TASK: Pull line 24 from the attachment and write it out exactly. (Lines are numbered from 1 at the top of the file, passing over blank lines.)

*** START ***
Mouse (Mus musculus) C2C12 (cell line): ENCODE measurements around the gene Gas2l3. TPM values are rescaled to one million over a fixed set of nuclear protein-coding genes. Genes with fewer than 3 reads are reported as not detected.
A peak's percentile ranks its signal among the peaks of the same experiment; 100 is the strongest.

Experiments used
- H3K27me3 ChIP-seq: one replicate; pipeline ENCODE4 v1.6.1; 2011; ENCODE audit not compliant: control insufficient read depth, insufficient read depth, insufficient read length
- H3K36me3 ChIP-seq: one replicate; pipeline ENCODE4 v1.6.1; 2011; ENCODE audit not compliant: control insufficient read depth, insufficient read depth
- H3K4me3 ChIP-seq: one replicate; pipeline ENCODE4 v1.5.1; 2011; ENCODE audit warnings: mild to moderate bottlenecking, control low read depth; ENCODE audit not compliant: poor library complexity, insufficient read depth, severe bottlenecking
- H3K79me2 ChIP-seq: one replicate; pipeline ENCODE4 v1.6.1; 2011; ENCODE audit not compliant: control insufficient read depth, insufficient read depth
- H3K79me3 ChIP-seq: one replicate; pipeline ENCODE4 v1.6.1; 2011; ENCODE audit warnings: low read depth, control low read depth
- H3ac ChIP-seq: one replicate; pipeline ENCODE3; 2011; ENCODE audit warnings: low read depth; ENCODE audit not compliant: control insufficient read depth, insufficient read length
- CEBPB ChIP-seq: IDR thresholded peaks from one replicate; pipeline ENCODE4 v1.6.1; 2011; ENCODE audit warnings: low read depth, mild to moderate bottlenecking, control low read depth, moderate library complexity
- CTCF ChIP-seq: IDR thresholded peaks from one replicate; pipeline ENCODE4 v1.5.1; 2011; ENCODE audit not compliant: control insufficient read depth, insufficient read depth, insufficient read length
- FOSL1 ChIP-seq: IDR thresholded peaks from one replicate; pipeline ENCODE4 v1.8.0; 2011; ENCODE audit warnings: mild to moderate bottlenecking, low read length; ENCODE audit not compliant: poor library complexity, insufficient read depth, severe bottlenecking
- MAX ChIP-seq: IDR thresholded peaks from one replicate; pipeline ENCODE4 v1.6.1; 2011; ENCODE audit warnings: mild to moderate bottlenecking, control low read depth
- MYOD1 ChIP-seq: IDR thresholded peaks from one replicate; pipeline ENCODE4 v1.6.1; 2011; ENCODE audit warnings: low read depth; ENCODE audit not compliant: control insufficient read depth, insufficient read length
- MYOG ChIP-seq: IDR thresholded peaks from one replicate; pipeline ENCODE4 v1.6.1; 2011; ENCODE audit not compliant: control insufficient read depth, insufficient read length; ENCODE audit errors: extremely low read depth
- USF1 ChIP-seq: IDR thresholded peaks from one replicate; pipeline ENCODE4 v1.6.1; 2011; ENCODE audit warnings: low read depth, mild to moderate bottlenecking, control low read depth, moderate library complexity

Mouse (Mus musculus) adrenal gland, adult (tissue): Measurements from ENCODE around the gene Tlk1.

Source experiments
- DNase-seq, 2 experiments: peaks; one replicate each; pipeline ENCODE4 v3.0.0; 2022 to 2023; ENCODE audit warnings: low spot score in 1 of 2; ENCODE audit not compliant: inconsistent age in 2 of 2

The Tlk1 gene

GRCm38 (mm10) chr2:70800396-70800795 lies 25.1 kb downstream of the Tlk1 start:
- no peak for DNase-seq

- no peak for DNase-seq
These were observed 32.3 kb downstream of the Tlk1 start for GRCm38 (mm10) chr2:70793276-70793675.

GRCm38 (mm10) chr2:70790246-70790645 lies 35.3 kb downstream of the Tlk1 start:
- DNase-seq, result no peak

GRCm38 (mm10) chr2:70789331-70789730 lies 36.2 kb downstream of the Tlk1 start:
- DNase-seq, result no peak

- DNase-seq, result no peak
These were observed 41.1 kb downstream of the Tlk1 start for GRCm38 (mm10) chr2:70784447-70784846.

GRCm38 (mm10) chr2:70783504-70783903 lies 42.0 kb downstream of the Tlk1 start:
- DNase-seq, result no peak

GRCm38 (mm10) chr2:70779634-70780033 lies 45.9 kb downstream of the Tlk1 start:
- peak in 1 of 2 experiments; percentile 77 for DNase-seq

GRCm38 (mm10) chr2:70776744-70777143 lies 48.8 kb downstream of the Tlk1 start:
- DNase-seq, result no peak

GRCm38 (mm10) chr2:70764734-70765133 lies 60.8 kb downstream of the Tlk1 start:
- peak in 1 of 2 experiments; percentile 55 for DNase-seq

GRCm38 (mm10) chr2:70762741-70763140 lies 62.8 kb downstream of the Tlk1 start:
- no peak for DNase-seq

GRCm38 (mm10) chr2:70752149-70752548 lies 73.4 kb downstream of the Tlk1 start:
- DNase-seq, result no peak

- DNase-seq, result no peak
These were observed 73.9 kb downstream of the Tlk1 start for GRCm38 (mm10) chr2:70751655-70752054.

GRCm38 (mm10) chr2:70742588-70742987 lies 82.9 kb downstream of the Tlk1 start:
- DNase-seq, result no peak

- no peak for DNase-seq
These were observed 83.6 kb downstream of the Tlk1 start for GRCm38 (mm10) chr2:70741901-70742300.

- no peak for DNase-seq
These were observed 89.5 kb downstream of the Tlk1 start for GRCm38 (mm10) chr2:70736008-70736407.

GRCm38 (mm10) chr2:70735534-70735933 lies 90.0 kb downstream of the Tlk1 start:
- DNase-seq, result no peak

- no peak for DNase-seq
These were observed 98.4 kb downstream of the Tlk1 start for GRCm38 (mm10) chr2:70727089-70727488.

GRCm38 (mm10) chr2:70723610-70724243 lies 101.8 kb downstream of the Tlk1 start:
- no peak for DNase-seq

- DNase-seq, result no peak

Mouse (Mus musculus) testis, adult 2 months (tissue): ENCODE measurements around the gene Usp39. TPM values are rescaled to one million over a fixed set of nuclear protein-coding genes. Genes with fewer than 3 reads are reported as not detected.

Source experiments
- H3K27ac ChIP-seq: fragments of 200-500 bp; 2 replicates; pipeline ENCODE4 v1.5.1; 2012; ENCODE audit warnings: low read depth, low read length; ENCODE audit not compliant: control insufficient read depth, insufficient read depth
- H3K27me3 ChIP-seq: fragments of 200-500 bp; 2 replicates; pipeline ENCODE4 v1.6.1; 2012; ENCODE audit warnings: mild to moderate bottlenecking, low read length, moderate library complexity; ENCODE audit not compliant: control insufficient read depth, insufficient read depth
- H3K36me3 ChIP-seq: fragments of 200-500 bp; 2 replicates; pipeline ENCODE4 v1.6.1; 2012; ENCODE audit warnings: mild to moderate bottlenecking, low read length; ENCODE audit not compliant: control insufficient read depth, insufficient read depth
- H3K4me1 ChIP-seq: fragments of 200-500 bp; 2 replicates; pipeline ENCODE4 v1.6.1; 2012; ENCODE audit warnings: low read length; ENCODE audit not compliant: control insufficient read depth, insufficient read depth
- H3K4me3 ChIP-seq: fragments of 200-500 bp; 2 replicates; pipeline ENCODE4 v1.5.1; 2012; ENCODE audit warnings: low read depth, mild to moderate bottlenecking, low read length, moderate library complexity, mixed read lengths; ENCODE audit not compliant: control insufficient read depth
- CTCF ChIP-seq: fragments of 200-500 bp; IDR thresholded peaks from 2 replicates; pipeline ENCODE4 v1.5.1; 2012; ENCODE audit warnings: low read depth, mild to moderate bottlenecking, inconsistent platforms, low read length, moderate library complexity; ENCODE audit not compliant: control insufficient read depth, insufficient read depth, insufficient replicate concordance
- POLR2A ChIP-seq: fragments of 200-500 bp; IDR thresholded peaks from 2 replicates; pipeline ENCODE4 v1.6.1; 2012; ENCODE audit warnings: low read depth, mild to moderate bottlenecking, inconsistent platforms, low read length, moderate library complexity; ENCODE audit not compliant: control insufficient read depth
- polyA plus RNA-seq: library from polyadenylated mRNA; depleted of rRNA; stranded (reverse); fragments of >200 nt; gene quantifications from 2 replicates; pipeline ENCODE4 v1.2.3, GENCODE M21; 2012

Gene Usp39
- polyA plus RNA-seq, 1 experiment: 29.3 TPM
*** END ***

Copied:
These were observed 32.3 kb downstream of the Tlk1 start for GRCm38 (mm10) chr2:70793276-70793675.